EU Green Deal
April 28, 2022 | Written by GreenSoft Technology, Inc.
EU Announces Largest Ever Restriction of Toxic Chemicals
Roughly 5,000 to 7,000 chemicals will be regulated in the EU by 2030
The plan, called the Restrictions Roadmap, is a staff working document prepared by the European Commission services and does not necessarily represent the views of the European Commission. It is in no way legally binding, but rather provides a view into future EU environmental compliance policy. Implementing the Roadmap will require the joint commitment and collaborative efforts of Member States, the European Commission, and the European Chemicals Agency (ECHA).
The roadmap outlines plans to use existing laws to review and implement restrictions for large substance categories, such as all flame retardants and bisphenols, as well as all forms of PVC. It will also direct resources to apply restrictions on PFAS ‘forever chemicals’, along with around 2,000 other harmful chemicals.
In total, the European Environmental Bureau (EEB) has estimated the Restrictions Roadmap will lead to the restriction of roughly 5,000 to 7,000 chemicals by 2030. Some chemicals on the Restrictions Roadmap list were already facing EU restrictions, but most are new.
‘The Sick Six’ chemical groups to be restricted
The Restrictions Roadmap will use a group approach to regulating chemicals, in which the most harmful member of a chemical family defines legal restrictions for the whole family. That should end an industry practice of tweaking chemical formulations slightly to evade restrictions, according to the EEB.
The EEB singles out 6 groups of chemicals that it dubs the ‘Sick Six’. These have two things in common: they are highly hazardous but still widely used in European consumer goods.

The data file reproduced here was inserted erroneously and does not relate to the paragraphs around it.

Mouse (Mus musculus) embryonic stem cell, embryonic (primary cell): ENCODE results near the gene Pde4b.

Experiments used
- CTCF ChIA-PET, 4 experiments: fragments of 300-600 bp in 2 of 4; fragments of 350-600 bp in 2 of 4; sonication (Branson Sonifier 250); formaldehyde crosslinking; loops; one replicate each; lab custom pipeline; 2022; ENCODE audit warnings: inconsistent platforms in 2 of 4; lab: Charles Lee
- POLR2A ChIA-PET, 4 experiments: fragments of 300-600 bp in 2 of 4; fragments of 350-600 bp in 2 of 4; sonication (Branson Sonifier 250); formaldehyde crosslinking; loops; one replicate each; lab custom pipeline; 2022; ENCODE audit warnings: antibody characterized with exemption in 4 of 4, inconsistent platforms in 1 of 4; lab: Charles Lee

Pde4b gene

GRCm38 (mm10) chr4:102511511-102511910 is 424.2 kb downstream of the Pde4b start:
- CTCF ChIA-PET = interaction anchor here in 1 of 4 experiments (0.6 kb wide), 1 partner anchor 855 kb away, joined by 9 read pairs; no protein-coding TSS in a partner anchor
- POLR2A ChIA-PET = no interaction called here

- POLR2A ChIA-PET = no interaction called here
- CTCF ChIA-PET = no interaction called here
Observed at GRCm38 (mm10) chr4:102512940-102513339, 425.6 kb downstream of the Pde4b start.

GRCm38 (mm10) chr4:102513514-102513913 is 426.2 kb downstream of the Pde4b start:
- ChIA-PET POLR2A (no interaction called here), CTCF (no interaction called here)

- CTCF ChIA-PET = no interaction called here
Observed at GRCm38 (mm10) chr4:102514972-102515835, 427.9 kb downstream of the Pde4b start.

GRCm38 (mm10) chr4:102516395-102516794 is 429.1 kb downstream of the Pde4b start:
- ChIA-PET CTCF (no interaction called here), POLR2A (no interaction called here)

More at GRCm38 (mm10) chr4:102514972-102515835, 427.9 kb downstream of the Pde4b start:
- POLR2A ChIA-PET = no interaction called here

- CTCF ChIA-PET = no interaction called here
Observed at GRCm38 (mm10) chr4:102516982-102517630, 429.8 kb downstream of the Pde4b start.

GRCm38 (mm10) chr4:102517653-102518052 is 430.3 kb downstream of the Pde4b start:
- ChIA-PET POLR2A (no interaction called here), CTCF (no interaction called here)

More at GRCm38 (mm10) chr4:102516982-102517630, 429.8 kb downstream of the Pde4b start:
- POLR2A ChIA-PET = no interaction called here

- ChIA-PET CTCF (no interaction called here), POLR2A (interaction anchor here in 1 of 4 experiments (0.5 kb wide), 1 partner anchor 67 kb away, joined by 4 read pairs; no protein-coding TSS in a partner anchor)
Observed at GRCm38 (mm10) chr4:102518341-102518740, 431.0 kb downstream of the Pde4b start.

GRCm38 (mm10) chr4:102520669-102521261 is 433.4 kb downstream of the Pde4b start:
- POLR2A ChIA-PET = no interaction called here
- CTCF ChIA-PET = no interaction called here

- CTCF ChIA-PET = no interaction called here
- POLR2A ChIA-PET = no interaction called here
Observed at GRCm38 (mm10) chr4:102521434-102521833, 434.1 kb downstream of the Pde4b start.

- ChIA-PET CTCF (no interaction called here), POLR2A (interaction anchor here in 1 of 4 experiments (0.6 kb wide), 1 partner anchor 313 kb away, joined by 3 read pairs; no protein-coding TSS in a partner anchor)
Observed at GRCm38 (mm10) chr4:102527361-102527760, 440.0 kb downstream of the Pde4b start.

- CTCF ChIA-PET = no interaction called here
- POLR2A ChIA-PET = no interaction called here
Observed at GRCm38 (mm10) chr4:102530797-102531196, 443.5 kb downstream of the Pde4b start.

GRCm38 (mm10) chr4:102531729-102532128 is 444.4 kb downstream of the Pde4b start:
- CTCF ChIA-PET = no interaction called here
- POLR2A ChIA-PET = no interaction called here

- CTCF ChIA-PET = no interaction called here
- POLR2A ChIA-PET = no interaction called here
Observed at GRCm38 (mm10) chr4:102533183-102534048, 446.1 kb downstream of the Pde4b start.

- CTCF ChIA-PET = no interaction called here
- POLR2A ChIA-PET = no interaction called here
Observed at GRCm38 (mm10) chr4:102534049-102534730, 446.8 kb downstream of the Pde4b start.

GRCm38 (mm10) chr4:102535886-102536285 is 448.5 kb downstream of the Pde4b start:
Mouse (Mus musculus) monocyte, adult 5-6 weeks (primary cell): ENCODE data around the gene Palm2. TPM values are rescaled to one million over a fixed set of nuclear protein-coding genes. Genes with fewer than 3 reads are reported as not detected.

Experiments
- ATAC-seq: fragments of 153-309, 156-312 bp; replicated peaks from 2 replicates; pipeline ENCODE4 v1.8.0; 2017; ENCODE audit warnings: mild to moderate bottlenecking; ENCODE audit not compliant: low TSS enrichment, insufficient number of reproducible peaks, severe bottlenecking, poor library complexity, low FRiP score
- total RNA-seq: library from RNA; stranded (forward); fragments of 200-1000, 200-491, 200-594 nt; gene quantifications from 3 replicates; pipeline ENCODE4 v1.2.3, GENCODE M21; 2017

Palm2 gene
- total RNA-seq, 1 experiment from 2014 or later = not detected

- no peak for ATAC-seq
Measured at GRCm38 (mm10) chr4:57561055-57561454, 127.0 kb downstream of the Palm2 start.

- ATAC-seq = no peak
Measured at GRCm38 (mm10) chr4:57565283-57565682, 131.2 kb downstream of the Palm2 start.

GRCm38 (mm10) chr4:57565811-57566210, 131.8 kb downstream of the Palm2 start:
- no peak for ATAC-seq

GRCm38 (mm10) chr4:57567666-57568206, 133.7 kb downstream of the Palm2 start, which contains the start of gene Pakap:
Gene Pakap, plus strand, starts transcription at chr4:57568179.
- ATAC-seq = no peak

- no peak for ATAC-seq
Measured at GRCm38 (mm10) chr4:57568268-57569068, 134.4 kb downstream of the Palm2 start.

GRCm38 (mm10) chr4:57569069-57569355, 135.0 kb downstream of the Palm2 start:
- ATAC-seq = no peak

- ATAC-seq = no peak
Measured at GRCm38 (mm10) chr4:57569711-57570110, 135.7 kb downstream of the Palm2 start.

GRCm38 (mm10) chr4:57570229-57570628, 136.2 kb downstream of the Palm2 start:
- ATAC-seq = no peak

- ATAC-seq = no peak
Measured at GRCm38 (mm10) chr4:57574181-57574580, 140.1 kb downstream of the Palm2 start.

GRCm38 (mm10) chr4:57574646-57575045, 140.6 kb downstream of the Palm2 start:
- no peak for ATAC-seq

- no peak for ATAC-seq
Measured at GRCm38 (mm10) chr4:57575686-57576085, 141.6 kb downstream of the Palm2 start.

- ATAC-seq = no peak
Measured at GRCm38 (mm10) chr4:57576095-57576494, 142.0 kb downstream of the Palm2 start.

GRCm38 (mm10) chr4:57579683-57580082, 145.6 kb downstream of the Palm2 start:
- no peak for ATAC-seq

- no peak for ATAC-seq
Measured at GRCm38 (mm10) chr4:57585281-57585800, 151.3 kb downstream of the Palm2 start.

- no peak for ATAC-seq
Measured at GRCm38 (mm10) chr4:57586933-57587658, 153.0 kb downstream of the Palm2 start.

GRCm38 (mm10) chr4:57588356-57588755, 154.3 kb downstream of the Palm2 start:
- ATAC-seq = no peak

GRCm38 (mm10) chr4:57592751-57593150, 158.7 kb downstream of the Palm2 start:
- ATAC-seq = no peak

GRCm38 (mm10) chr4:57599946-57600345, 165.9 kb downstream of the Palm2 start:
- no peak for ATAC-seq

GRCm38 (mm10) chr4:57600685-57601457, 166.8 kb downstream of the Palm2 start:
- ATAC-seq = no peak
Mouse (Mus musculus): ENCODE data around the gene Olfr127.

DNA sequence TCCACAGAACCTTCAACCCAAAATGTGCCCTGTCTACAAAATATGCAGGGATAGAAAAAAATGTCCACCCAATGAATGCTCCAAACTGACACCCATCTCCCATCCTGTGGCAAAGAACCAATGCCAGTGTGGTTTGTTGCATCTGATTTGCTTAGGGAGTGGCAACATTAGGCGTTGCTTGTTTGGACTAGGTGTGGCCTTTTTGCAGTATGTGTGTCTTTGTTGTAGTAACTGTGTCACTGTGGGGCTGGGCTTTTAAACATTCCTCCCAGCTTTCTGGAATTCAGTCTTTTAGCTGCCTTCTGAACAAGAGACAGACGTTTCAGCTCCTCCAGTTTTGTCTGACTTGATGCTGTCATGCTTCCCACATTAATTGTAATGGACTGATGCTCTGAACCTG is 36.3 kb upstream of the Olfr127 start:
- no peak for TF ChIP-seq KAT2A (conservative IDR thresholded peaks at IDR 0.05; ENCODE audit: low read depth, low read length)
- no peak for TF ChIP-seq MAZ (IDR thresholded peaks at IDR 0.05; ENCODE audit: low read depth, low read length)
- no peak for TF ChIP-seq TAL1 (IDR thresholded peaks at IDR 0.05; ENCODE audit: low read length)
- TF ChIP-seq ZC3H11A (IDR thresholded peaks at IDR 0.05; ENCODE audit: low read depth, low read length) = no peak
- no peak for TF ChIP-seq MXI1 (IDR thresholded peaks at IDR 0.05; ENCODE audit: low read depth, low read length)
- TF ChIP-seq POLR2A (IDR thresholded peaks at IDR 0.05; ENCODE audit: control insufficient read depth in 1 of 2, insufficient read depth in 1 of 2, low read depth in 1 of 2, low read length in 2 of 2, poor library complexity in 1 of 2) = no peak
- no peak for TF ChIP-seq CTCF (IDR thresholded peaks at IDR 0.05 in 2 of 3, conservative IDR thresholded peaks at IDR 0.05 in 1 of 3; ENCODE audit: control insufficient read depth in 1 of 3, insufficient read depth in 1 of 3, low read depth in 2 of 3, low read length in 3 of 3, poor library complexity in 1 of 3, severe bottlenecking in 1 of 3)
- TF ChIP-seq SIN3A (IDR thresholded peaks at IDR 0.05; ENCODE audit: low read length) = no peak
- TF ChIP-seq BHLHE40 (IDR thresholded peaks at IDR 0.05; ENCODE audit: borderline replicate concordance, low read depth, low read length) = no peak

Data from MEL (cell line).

The ‘Sick Six’ chemicals to be restricted are:
- Polyvinyl Chloride (PVC) and its additives
PVC is commonly used in used in a very wide range of products, from toys and inflatable products (pools, water sports accessories, trampolines) to packaging and food contact materials, such as food wraps, to artificial Christmas trees, textiles like ‘vegan leather’, furniture, shoes, building materials, etc.).
- PFAS (non-essential uses)
PFAS are commonly used in a wide variety of consumer items, from takeaway and other food packaging to non-stick coatings, stain-free and waterproof clothes to sun-cream and cosmetics, even dental floss.
- Bisphenols, including BPA
BPA is found in a wide range of consumer goods, such as sports equipment, CDs, DVDs, automobile parts and food containers, such as reusable beverage bottles and reusable plastic tableware.
- Flame retardants
These chemicals are required by law to be used in a broad range of household goods, including childcare products (such as crib mattresses), furniture (e.g. children’s high chairs) and textiles (e.g. car seats), building materials and electronics “to delay fires”. However, they have a dubious record of actually slowing fire.
- Chemicals in childcare products that cause cancer, genetic mutation or harm the reproductive system (CMRs)
CMRs are commonly used in baby/children’s pacifiers, teething toys, bathing products, general body care products (such as baby soaps, shampoos or creams), feeding products (such as children kitchenware or cutlery), etc.
- Toxic chemicals in single use nappies / diapers
Most of the paper pulp used for manufacturing baby nappies comes from the US and is highly contaminated, a problem known by industry. It is the same pulp used in menstrual products and incontinence nappies.
Next steps for the regulations
The Restrictions Roadmap seeks to leverage the pre-existing authority of the REACH Regulation to accomplish its stated goals. The proposed group approach to regulating chemicals requires changes to the REACH Regulation and product laws, which the European Commission has proposed to be in place by between 2025 – 2027. Details on the timeline for proposed REACH regulation changes can be found here.
Member states and the European Commission will examine each proposed chemical ban in detail. If either decides to take a restriction forward, it will then be submitted to the ECHA for the agency’s scientific opinion.
This opinion then goes to the European Commission for a decision on whether to approve or reject it. This decision still needs to then be approved through an anonymous, qualified majority vote by member state officials who are part of an opaque body called the REACH Committee, which is formally part of the European Commission.
The committee’s decisions can be vetoed by the European Parliament or the European Council, but this power is rarely used. Once approved, the ban will likely have a “transition period” of months or years before coming into force.
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